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Musings on Becoming a CRU Scientist by Wendy Turner

I’m part of the pandemic‐era cohort of new hires to the CRU program, having joined the USGS in July 2020. I came to the CRU program from academia, where I was an Assistant Professor in Biology at the University at Albany, State University of New York.

Pivoting a large undergraduate course from in‐person to online instruction as the country shutdown in spring 2020 was enough to dispel any doubts I might have had about giving up the tenure track, and I leapt at the opportunity to become a CRU scientist.

Despite entering my third year in the CRU program and having recently moved from Assistant Unit Leader to Unit Leader after Chris Ribic’s retirement this summer, I feel that I’m still finding my feet as a CRU scientist. I’m learning the lingo of 101 acronyms thrown around in casual conversation (just see how many I adeptly use in this paragraph!), though I’m still regularly introduced to new ones (e.g., ASAP).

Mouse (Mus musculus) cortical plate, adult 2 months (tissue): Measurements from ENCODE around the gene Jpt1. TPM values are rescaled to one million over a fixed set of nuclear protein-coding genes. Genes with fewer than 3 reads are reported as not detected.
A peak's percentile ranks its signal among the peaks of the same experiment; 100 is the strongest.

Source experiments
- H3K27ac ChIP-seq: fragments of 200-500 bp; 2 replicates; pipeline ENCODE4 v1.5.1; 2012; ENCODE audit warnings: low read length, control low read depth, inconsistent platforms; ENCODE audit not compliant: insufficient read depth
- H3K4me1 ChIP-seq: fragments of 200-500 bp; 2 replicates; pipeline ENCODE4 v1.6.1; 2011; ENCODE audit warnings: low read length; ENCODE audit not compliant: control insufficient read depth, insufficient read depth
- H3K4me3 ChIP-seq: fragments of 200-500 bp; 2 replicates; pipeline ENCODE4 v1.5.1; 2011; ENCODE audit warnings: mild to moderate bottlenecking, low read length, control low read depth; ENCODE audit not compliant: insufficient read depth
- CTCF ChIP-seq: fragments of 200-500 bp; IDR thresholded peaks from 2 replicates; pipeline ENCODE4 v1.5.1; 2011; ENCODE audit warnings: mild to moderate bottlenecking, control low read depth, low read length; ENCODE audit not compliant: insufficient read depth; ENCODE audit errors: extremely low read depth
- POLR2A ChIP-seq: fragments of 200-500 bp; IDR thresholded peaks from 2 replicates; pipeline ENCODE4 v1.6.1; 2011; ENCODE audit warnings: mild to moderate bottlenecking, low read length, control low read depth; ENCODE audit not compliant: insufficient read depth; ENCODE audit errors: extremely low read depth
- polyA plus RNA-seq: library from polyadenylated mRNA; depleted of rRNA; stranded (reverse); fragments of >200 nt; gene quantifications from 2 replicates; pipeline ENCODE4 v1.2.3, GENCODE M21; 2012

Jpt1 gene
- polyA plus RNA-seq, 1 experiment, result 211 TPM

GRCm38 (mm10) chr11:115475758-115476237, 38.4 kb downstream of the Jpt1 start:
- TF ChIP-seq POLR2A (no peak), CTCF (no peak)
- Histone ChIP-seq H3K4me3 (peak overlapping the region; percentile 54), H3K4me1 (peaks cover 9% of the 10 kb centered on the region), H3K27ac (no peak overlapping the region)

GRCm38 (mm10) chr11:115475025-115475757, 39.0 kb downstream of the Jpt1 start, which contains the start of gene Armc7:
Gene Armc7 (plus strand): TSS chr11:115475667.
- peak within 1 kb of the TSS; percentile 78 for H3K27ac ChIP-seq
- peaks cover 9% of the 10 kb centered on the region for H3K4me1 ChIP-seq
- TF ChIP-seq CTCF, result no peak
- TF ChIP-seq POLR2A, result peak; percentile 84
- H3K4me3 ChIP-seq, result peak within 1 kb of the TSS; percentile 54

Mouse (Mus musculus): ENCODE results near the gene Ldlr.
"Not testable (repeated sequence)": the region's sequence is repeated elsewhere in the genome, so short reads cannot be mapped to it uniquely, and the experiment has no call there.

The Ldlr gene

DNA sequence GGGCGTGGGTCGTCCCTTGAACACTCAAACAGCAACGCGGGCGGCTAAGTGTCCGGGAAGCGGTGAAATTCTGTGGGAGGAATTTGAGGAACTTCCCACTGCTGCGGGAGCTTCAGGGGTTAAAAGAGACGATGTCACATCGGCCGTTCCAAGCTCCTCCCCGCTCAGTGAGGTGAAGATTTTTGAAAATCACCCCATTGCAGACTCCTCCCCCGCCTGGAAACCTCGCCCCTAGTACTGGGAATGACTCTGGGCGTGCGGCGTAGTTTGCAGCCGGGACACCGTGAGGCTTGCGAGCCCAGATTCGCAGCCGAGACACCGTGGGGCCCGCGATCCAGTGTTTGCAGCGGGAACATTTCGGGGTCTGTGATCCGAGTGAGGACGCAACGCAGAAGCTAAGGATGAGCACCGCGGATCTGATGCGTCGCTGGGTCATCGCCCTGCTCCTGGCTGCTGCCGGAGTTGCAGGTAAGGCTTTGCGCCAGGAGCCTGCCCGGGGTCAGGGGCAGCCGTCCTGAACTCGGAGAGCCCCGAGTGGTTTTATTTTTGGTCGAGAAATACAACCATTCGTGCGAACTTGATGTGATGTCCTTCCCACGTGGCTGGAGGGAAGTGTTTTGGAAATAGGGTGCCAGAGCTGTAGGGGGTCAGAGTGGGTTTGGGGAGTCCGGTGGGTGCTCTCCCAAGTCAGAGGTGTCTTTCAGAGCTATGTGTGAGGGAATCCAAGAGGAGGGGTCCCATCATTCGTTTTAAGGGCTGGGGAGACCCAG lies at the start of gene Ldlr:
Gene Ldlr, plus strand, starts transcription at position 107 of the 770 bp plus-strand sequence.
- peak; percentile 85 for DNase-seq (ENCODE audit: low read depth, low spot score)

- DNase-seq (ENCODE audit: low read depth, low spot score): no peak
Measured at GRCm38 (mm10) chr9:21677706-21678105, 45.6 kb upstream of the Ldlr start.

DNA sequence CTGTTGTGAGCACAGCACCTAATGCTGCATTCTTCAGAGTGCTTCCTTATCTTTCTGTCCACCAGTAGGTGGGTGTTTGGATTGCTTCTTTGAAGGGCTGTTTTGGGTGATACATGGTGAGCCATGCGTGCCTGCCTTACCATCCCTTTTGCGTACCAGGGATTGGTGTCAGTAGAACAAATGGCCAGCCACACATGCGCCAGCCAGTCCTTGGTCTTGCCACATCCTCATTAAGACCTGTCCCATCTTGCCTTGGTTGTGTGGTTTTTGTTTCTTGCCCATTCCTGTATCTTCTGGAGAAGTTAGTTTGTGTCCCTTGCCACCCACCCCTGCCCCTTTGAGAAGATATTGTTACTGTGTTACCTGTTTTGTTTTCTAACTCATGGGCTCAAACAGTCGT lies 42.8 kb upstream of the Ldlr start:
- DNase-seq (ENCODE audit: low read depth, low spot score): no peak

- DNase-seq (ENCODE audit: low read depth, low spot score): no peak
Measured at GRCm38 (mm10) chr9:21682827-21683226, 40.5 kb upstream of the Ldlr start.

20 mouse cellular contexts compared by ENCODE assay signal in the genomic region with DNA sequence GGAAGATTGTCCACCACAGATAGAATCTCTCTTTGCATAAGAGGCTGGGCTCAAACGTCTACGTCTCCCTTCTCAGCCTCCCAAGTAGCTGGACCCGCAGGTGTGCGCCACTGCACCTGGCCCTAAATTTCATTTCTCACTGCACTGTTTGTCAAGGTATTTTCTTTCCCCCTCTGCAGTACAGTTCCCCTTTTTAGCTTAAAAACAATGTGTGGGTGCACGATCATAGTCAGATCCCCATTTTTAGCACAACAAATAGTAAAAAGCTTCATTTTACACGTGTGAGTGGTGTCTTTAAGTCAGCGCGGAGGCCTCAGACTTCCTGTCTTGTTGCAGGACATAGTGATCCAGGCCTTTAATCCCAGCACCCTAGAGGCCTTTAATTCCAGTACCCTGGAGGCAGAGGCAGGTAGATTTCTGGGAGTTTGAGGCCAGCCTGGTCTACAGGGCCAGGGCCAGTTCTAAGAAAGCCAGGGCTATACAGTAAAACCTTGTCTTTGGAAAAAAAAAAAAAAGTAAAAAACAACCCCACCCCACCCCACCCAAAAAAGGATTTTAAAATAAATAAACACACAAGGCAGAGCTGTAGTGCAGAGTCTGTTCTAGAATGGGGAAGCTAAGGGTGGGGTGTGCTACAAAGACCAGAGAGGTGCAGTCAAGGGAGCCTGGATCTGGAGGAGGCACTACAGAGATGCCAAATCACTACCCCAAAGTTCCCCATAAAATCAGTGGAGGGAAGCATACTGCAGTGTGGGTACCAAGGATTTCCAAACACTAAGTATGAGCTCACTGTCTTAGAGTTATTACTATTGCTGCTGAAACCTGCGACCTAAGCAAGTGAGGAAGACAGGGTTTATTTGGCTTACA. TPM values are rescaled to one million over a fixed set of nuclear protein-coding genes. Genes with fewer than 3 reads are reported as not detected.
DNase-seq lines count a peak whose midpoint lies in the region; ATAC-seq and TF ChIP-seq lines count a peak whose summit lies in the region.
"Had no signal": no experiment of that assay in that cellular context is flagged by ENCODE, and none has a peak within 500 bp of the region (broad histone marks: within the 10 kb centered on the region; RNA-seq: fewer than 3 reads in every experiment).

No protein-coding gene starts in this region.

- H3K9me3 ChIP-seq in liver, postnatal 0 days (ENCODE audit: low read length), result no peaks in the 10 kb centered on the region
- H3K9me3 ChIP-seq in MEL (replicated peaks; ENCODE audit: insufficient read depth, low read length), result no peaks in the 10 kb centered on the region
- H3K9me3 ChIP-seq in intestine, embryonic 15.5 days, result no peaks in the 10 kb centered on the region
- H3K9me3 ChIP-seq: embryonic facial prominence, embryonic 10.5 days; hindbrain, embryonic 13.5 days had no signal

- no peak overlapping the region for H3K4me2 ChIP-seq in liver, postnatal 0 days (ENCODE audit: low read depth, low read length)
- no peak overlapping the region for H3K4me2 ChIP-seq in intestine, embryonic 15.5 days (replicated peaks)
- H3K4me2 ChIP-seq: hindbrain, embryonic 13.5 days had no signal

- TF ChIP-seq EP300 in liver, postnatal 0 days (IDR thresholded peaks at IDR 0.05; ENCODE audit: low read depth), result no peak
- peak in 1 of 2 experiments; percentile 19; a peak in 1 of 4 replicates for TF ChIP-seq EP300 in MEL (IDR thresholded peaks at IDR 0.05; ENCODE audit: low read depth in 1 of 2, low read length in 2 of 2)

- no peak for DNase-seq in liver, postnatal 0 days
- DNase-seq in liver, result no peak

I finally understand the difference between a Research Work Order (RWO) and a Cooperative Ecosystem Studies Units (CESU). I managed two DI‐1020 travel authorization forms. As this year without a hitch! I have a document I share with students and collaborators highlighting words and phrases used so commonly in academic writing to signal a sense of scientific urgency that are flagged in fundamental science practices (FSP) as inappropriate to our mission. I’ve learned the sincerity of ethics disclosure deadlines and the repercussions of thinking you can wait until the deadline to submit. I’ve internalized the importance of that comma placed between U.S. Geological Survey and the coop unit in my official address.